They will hug me, it won’t bug me,

Better clean though, soft and snuggly.

***** Please visit annelisplace for writing tips. Today we have more troublesome words explained.

 


66 Comments

Make the Best of it

I know I’ve been moaning and groaning about the snow and how hard it is for the tiny hummingbirds and other little creatures who have to try to survive in the snow and cold.

But for those of you who can shut that dilemma out of your head, you may want to make the best of this snowy weather.

If you have access to a ski hill, you can do that (if you’re still young enough to take advantage of this vigorous pastime).

 

At the top of the chairlift, have a look around and enjoy the crisp air. Take in the vastness of the valley below. Do you feel small?

 

Forget about birds that want to land on a branch. They are gone from this frozen place, leaving it all to you.

 

Pure and clean! And now for an exhilarating ride to the bottom of the hill.  Swish! … Don’t fall.

Photos by Pat Gerrie

British Columbia


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Rufus

 

 

 

Still, still, still I sit,

Feathers fluffed and light,

Chill, chill, chill is it,

Going to freeze tonight.

 

Save, save, save my strength,

Lest my legs do fold,

Brave, brave, brave at length,

Need to be so bold.

 

Eat, eat, eat the seeds,

For the night is long,

Meet, meet, meet my needs,

Hope I can be strong.

 

Spring, spring, spring will come,

Bringing sun and life,

Sing, sing, sing and hum,

Ending winter’s strife.


40 Comments

A Harsh Surprise

The skiff of snow we had the other day was just the prelude to get us in tune for the magnum opus.

Some snow for Christmas was a fine seasonal touch, even if it was a bit hard on the birds, but the snowfall we had in the last two days, coupled with a drastic drop in temperatures and an increase in NW wind – well, let’s just say I’m praying for the return of my old friends, wind and rain.

Since the Arctic winds are coming from the north or northwest, I decided to put more birdseed on the leeward side of the house. Out of the wind, the picnic blanket won’t blow away or freeze to the ground as readily.

So, not being particularly house proud, I sprinkled bird seed liberally by my front door and in the dry edges near the house on the south and east sides.

Emma can’t believe her eyes. So many birds. You know she’s a “bird dog” but that is not supposed to apply to songbirds. She’s in shock that birds are right there on the other side of the glass – you know, that glass beside the door where she always looks out when she’s left behind.

“Wow!” she says. “A varied thrush!” And she tells herself to stop drooling.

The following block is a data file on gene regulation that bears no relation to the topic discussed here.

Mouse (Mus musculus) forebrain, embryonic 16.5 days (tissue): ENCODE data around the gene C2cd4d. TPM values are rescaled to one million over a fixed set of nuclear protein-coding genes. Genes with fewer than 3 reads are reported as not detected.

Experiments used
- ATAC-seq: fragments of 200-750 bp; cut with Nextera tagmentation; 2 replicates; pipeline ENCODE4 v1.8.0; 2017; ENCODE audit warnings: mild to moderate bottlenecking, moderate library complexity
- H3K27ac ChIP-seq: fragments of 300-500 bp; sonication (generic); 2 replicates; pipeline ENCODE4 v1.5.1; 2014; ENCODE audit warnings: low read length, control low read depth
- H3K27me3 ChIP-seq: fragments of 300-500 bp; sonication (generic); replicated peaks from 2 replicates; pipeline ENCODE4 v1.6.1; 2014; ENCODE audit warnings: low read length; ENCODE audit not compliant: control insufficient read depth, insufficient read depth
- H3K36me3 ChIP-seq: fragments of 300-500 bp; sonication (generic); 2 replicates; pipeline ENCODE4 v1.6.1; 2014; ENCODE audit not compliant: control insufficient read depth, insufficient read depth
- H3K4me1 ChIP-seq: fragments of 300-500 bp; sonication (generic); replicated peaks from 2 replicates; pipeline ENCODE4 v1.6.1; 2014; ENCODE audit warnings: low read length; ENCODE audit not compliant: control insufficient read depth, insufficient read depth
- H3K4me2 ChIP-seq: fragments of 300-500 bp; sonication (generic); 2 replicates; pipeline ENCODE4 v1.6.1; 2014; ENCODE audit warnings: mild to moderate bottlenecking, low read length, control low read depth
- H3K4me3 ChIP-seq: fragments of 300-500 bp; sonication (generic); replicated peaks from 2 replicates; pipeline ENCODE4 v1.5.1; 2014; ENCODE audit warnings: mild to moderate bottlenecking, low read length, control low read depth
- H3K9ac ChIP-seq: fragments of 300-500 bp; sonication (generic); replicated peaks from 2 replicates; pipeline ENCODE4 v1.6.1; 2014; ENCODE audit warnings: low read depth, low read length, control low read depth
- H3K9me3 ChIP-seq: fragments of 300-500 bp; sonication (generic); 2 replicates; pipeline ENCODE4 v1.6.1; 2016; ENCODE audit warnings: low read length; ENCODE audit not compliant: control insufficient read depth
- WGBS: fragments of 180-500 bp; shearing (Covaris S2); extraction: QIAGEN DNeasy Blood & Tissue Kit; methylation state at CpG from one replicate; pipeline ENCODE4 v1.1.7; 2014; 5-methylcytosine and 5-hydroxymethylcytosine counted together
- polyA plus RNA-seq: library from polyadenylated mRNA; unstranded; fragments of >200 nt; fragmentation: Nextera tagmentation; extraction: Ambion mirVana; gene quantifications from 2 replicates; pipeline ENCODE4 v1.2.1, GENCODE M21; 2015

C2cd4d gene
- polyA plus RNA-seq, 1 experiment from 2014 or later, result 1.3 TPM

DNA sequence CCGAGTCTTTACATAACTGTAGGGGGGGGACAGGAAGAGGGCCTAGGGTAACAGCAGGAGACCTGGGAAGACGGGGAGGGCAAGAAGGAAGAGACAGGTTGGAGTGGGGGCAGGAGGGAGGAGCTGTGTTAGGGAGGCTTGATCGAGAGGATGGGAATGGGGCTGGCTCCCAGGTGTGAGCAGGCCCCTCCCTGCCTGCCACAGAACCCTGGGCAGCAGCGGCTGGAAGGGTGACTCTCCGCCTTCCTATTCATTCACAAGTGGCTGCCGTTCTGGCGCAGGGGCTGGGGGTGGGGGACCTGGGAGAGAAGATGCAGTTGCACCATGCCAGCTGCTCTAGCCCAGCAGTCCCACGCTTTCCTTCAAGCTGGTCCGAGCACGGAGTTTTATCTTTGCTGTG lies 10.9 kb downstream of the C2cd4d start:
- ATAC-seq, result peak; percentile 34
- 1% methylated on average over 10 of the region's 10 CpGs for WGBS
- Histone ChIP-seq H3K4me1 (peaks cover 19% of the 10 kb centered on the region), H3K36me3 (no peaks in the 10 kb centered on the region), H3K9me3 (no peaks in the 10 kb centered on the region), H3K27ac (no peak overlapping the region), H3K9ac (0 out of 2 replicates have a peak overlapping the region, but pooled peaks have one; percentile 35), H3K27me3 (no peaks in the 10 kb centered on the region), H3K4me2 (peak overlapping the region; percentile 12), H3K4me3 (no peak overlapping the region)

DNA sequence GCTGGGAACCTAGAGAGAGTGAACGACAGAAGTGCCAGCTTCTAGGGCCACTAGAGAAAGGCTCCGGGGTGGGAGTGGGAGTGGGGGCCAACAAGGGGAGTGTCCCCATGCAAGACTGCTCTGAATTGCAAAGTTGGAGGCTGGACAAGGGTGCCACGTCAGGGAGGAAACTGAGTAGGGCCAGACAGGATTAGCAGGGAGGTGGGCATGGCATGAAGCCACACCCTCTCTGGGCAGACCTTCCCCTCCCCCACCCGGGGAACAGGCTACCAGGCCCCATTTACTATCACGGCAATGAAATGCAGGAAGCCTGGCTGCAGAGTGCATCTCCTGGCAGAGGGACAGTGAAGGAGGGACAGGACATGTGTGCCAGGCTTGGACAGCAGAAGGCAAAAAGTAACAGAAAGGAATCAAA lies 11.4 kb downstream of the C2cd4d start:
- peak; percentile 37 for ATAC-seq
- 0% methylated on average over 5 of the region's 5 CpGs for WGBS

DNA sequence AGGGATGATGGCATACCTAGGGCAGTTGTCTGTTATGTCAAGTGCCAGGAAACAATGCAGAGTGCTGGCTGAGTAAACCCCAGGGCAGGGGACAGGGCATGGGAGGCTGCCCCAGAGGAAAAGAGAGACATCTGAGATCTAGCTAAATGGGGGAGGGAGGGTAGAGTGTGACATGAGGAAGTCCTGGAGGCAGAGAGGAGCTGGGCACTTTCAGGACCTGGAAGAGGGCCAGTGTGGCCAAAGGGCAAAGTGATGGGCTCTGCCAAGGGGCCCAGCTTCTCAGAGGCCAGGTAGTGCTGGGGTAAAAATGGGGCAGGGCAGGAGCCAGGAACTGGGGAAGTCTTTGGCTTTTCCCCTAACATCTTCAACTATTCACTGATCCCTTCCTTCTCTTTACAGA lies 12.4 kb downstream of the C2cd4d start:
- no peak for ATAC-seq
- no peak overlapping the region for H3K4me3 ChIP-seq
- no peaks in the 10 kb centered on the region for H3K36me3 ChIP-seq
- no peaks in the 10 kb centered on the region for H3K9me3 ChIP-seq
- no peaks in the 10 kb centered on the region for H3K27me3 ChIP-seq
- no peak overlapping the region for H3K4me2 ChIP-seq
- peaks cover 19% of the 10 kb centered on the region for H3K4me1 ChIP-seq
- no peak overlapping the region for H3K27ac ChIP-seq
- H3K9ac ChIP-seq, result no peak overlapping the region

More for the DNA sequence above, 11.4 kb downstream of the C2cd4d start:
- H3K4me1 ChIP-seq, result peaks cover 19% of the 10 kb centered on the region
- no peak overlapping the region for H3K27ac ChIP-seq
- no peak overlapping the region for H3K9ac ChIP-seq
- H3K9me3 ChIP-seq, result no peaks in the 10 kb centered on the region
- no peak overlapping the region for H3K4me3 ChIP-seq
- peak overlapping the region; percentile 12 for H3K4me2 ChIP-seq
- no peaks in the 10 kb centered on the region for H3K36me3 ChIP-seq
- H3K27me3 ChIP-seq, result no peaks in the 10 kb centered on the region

“Oh, it’s you again,” says Vera Thrush. “You should stop poking your nose into the glass pane. You’re mucking it all up with noseprints.”

“On second thought,” thinks Vera, “I should maybe check out another area and come back later when that maniac killer dog is having a nap. But … does she ever sleep?” Vera turns to go. “Better safe than sorry…. Hmmpf! Can’t believe I said that. Such a cliché.”

Vera’s feathers fluff up soft,

Keeping warmer air aloft

Trapped beside her chilly skin,

She will not let winter in.

 

Hard to fathom so much cold,

Although pretty to behold,

But the chill is not a thrill,

It is often known to kill.

 

Thankfully, the seeds are spread,

All around the front door tread,

Even though they don’t belong,

Matters more that we stay strong.

 

First comes need and then decor,

Later we’ll clean up the door,

But we’ll wait till Emma’s busy

So she won’t get in a tizzy.

 

All these seeds are such a gift

Hard to find them in a drift,

Front door feeding works just fine,

Think I’ll grab some, make them mine.

 

 

 


43 Comments

Snow – The Double-edged Sword

Yes, yes, it’s a white Christmas and almost everyone is happy. Snow covers the ugliness of winter.

But it also covers all the seeds and insects the songbirds would love to pick at. This fox sparrow is probably wondering how he’s going to get through the next days. He doesn’t know that it’s going to get even colder in the next few days. I’m making sure to keep the bird feeders filled and in a relatively sheltered place.

But mostly I fear for the tiny hummingbirds. Why, oh why, didn’t they fly south when they had the chance?

The hummingbird feeder was already starting to get chilled by late afternoon. In the next days, the sugar water in the feeder will try to freeze even partway through the day. I’ve been bringing the feeders inside at night and I will probably have to exchange the frozen water for warmer sugar water before the day is over. The forecast says it will get very cold at night. Meanwhile, this hummingbird was happy to find the sugar water not frozen today. Poor little thing.

Snow at Christmas, what a treat,

But it hides what birds would eat.

Joyful people celebrate,

Birds though have a different fate.

 

Let us help them fight the cold,

In the deep snow, let’s be bold,

Filling feeders to the top,

So the birds can fill their crop.

 

Snow is pretty but it’s hard,

When it covers up the yard,

Birds and squirrels do their best,

Let’s all help them in their quest.